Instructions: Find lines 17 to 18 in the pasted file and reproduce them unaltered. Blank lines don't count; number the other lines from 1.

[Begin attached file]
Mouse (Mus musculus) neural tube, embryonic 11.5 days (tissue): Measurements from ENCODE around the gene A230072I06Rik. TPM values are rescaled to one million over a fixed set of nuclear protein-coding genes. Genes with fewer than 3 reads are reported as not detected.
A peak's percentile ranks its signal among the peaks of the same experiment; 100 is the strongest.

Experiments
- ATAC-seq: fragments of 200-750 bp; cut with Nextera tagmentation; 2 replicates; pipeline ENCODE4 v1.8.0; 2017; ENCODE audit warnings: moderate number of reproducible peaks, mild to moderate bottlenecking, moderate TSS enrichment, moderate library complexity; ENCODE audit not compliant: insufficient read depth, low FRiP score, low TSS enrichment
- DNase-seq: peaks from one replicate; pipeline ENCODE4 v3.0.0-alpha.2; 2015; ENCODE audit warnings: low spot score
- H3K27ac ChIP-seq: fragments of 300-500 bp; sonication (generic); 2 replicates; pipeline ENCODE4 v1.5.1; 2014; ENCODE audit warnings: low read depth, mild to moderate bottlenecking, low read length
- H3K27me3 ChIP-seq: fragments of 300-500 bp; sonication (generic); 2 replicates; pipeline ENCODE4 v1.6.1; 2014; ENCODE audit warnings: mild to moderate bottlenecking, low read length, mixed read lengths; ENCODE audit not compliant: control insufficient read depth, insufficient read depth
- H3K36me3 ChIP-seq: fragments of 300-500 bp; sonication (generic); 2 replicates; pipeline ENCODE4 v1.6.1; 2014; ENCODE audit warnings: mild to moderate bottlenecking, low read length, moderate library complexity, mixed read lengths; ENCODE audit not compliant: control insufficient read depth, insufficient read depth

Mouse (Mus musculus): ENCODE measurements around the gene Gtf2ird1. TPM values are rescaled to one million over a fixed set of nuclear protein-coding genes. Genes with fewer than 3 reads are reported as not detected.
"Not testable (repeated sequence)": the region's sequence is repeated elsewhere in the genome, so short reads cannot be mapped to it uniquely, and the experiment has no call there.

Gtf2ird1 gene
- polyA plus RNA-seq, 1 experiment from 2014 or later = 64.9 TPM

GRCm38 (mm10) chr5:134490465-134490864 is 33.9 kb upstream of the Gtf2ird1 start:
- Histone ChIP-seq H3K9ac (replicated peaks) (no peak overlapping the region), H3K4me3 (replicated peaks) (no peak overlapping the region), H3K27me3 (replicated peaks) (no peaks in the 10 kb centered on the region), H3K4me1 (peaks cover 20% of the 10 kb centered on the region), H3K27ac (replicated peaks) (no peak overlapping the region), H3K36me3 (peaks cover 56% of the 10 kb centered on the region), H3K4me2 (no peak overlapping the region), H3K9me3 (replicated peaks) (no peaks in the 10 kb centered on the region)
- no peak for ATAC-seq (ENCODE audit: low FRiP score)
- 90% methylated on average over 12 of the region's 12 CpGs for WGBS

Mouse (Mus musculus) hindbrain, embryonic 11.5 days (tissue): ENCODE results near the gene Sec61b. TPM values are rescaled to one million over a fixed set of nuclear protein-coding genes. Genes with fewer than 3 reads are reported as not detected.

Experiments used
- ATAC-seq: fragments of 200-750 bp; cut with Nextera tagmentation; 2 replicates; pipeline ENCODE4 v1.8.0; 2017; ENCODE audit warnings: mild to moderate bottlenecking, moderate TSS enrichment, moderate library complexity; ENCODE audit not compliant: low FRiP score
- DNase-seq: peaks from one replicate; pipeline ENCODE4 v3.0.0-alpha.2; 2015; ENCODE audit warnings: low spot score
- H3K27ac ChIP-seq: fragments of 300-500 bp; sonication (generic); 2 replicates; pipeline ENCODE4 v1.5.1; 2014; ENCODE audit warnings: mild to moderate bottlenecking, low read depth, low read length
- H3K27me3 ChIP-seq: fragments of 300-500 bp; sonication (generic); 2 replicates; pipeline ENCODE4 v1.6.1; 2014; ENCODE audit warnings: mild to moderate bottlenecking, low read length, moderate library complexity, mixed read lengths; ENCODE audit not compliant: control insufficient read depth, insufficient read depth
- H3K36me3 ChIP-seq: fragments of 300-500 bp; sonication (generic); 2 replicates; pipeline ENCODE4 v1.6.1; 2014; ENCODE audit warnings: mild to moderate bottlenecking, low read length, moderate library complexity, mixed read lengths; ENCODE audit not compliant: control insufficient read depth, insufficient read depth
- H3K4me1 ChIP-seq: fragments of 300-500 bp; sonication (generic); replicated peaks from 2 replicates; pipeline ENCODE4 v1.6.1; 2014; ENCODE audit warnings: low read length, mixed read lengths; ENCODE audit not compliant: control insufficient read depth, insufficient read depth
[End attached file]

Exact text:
Mouse (Mus musculus) hindbrain, embryonic 11.5 days (tissue): ENCODE results near the gene Sec61b. TPM values are rescaled to one million over a fixed set of nuclear protein-coding genes. Genes with fewer than 3 reads are reported as not detected.

Experiments used